When the economy crashed, many Detroit residents had to search for any job that could pay the immediate bills instead of a promising career that could provide a future. Building trades unions and their affiliated contractor associations stepped up with the Access for All program (accessforalldetroit.com) to help individuals seeking a career in construction find a pathway to success.
That investment is paying off now that Detroit’s economy has turned around, and there is unprecedented demand for skilled union construction workers, according to CASS Sheet Metal President Glenn Parvin.
“We want to create a better Detroit and create more opportunities for residents,” he said.
Parvin is a board member for the sheet metal apprenticeship training center sponsored by the International Association of Sheet Metal, Air, Rail and Transportation Workers (SMART) Local 80 and contractors of the Sheet Metal & Air Conditioning Contractors National Association (SMACNA) Metropolitan Detroit Chapter.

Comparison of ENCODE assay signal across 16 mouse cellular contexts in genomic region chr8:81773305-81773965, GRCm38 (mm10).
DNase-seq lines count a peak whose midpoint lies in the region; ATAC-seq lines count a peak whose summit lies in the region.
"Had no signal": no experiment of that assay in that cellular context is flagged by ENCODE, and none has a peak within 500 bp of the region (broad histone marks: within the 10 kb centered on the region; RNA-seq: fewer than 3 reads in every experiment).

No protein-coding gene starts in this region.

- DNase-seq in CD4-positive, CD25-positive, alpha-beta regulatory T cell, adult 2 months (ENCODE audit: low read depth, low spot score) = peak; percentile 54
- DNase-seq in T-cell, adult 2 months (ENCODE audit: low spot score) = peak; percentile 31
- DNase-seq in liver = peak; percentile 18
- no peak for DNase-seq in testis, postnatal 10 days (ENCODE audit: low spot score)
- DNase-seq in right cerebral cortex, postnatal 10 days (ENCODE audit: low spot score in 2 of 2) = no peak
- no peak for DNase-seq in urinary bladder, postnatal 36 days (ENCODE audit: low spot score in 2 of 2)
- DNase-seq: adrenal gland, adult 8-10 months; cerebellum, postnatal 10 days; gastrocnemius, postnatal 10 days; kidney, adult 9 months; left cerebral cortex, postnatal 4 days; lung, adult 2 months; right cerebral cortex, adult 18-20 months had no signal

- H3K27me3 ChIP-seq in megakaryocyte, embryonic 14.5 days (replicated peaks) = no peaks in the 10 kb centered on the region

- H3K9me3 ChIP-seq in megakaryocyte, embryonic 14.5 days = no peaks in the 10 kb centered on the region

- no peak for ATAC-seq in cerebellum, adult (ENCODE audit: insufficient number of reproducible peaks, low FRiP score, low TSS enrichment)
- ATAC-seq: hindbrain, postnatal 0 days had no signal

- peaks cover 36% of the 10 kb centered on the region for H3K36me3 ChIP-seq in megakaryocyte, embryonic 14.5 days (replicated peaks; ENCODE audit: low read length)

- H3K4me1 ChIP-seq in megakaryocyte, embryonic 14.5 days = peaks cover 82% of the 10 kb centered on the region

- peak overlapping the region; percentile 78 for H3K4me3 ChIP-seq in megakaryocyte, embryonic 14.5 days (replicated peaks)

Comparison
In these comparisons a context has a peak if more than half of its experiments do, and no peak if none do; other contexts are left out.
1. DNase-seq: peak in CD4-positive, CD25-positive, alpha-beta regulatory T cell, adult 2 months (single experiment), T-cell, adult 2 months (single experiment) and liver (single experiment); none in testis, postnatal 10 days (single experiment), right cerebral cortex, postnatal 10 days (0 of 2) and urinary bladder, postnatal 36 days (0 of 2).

Access for All is a nine-week, 270-hour training program that prepares participants for successful entry into construction apprenticeships and employment in the skilled trades. It covers workplace essential skills, such as safety, financial coaching, mentoring and teamwork; teaches basic construction skills, such as how to read a tape measure and blueprints; and provides a refresher on math and algebra skills. Students also work on a simulated construction site.
“Many Access for All participants come from poverty and several are homeless, so we have to start with the basics.” said Don O’Connell, administrator for Access for All.
In the past four years, more than 100 individuals have enrolled and 80 percent have completed the program. Of those, 91 percent are employed, 81 percent have industry-related employment, and 67 percent entered into apprenticeships.
SMART Local 80 has welcomed several Access for All graduates into the program.
“These students are very energetic and optimistic,” said Sam Velez, a sheet metal journeyman and architectural instructor at the training center. “Their training allows them to be quickly placed with contractors.”
Velez is enthusiastic about the program.
“Access for All is giving opportunities to candidates who want to work hard,” he said, “and it gives us the opportunities to employ good workers.”
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